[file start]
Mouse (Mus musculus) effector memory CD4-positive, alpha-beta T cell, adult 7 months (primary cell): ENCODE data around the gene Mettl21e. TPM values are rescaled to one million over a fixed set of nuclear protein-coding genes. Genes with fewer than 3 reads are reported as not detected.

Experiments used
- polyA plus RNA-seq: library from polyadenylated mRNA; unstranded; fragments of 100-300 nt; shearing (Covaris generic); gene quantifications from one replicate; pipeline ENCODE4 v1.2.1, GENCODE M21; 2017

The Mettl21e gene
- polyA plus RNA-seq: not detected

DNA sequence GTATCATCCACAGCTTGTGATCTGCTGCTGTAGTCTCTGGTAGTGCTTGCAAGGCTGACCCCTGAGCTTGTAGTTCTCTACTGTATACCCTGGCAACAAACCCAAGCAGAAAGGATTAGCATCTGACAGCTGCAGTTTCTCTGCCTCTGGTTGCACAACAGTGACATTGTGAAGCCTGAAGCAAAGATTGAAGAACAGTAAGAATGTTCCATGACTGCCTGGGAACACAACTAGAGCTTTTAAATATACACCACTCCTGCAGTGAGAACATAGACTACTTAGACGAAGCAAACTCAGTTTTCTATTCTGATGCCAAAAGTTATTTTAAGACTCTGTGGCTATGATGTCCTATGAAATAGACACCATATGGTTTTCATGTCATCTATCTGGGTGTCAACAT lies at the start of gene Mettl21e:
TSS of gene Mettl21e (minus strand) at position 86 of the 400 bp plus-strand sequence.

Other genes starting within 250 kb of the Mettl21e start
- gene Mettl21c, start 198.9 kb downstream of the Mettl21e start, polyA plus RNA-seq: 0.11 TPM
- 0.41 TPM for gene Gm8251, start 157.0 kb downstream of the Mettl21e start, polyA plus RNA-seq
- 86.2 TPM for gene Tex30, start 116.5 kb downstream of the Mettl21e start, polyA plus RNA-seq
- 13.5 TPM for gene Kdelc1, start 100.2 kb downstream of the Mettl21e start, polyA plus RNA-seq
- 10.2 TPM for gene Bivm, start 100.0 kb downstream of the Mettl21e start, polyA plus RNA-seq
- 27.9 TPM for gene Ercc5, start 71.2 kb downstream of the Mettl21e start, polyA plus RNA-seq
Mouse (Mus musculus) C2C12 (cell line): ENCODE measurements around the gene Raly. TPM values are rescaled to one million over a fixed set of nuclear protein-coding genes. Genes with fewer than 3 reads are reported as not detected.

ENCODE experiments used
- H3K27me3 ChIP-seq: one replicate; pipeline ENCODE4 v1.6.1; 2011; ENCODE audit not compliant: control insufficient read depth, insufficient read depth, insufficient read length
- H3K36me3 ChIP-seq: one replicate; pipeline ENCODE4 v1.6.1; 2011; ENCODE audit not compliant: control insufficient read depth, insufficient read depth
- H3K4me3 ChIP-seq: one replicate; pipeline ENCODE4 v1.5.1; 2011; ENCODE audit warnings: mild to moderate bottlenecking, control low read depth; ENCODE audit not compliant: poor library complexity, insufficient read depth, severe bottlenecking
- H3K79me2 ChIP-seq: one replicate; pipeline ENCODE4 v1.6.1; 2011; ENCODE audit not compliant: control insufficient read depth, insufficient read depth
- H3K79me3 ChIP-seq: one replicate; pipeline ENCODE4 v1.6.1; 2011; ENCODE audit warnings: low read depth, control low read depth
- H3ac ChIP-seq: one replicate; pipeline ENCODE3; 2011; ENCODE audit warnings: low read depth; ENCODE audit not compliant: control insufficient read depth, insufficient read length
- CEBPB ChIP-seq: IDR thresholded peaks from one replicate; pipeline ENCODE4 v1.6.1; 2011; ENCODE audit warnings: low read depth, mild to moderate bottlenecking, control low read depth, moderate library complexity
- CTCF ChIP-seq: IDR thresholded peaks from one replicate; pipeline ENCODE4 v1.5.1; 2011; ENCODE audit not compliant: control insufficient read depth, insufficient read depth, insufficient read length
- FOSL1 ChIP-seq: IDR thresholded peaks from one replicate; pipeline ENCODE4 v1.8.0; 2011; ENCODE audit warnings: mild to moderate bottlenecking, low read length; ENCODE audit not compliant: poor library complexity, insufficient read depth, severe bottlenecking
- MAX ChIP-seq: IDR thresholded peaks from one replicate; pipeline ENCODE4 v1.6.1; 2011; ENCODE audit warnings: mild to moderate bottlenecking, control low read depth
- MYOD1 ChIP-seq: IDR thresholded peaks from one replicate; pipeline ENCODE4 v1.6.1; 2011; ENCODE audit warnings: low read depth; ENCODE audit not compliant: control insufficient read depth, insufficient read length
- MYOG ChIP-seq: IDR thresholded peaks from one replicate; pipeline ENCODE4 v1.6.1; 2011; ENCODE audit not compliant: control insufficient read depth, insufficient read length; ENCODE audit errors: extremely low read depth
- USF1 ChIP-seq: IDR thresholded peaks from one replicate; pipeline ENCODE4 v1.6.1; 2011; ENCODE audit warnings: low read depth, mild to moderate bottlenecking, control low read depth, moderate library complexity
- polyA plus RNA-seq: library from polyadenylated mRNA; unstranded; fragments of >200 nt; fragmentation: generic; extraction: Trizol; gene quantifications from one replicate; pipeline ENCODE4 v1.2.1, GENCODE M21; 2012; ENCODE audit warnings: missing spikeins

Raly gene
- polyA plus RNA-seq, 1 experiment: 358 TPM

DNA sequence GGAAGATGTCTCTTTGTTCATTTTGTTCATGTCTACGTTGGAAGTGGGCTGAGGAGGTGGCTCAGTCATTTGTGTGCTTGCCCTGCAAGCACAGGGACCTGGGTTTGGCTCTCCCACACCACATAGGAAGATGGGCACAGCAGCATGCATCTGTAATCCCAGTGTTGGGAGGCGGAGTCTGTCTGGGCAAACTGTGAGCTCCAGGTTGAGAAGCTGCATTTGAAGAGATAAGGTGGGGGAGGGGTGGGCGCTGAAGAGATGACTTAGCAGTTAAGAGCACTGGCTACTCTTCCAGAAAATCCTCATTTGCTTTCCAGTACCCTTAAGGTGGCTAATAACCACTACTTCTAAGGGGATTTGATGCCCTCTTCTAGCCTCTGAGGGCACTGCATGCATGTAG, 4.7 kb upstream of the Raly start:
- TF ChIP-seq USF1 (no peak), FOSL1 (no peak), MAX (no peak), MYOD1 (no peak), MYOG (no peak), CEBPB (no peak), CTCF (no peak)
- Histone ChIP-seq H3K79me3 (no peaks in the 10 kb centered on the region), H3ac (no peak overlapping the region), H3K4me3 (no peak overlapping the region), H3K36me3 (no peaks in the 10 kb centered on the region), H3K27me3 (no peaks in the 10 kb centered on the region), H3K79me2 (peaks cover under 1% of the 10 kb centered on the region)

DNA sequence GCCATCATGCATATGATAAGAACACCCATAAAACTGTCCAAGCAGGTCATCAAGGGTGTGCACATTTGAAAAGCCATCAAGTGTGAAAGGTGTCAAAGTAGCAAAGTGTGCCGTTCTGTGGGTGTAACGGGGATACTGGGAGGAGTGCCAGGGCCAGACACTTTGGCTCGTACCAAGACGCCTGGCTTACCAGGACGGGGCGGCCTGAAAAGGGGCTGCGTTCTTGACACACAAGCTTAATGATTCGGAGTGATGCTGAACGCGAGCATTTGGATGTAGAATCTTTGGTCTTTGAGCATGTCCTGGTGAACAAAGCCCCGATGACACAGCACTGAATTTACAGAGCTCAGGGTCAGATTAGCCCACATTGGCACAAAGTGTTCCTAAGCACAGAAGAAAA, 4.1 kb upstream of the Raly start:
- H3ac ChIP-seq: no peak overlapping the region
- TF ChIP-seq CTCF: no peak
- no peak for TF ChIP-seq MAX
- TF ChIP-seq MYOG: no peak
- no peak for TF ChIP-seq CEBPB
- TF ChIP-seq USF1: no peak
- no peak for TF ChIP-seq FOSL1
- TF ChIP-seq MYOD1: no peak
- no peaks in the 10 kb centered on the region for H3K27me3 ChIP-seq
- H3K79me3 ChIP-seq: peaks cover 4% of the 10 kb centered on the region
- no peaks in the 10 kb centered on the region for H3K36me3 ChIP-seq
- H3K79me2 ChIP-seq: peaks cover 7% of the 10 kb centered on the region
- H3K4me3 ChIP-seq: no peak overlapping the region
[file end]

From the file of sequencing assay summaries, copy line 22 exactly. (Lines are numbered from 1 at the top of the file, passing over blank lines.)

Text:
- H3ac ChIP-seq: one replicate; pipeline ENCODE3; 2011; ENCODE audit warnings: low read depth; ENCODE audit not compliant: control insufficient read depth, insufficient read length